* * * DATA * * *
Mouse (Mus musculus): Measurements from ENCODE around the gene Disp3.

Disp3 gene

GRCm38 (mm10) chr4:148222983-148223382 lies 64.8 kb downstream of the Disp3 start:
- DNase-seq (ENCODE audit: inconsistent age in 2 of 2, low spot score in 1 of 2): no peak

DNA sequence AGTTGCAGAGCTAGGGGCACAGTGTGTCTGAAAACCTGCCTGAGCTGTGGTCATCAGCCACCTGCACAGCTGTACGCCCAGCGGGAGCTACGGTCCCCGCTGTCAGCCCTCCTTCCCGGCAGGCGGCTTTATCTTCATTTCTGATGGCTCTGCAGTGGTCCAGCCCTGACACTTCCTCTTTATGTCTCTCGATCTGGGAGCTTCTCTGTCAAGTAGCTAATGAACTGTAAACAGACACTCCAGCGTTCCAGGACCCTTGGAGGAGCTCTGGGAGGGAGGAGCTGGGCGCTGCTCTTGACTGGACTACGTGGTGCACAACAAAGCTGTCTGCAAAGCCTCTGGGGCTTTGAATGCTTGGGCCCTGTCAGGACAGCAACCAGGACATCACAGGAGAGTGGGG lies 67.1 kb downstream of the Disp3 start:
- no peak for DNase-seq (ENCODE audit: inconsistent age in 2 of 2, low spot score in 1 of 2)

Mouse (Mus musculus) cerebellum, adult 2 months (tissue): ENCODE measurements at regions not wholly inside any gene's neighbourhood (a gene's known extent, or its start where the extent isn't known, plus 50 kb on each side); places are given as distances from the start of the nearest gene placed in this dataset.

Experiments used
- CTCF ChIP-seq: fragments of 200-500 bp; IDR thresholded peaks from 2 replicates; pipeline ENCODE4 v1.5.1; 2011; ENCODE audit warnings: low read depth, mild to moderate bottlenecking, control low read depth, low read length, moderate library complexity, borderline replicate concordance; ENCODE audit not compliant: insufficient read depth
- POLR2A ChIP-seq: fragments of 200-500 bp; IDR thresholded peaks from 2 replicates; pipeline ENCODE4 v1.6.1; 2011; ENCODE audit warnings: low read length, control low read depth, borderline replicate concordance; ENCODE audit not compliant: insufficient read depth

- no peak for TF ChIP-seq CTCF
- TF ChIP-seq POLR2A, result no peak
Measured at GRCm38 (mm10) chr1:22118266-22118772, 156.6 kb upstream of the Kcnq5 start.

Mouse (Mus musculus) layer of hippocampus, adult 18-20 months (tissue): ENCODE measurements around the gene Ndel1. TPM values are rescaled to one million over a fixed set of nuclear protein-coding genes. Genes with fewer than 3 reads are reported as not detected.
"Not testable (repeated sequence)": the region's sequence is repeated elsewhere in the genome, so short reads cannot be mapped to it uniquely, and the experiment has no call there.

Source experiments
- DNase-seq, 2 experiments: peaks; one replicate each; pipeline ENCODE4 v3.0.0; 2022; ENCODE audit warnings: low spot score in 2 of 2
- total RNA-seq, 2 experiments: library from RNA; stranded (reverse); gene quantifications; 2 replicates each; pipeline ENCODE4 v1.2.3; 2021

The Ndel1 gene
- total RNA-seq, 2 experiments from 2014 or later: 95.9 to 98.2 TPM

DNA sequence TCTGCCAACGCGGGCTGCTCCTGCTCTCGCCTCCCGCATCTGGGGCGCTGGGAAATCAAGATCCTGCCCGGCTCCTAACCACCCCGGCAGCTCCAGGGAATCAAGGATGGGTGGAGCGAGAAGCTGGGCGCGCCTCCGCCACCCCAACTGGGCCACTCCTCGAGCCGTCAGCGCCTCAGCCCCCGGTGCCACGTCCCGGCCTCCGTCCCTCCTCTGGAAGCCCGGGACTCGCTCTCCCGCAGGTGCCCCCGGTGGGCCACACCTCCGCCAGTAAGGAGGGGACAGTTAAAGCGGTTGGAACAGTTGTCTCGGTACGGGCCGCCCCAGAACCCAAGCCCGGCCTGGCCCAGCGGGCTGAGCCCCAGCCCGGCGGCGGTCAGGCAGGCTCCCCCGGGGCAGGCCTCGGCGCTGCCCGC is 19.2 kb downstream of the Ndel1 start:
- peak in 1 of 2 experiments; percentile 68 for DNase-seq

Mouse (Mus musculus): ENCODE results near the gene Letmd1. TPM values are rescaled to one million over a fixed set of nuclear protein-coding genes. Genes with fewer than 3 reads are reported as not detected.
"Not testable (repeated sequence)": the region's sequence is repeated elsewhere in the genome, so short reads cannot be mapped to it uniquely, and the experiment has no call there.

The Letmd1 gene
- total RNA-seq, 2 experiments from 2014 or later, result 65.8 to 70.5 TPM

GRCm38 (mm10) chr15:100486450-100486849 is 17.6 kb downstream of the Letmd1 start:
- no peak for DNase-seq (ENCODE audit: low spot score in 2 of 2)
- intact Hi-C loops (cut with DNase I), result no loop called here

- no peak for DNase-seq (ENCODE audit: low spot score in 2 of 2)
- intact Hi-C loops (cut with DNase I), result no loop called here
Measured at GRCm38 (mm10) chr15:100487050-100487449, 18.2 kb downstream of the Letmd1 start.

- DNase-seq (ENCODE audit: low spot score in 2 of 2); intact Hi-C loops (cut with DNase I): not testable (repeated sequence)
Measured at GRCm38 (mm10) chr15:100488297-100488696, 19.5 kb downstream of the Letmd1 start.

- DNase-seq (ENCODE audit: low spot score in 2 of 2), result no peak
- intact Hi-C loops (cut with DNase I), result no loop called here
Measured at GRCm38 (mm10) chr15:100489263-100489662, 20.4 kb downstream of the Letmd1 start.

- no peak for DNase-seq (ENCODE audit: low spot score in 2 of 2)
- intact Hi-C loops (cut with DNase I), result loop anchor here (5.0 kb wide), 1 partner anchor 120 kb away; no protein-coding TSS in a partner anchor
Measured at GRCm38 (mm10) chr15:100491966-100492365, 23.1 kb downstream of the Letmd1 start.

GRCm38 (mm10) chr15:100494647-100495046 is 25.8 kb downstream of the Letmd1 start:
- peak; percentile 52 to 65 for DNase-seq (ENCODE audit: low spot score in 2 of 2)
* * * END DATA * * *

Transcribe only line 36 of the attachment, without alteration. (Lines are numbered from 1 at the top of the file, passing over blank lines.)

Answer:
- intact Hi-C loops (cut with DNase I), result no loop called here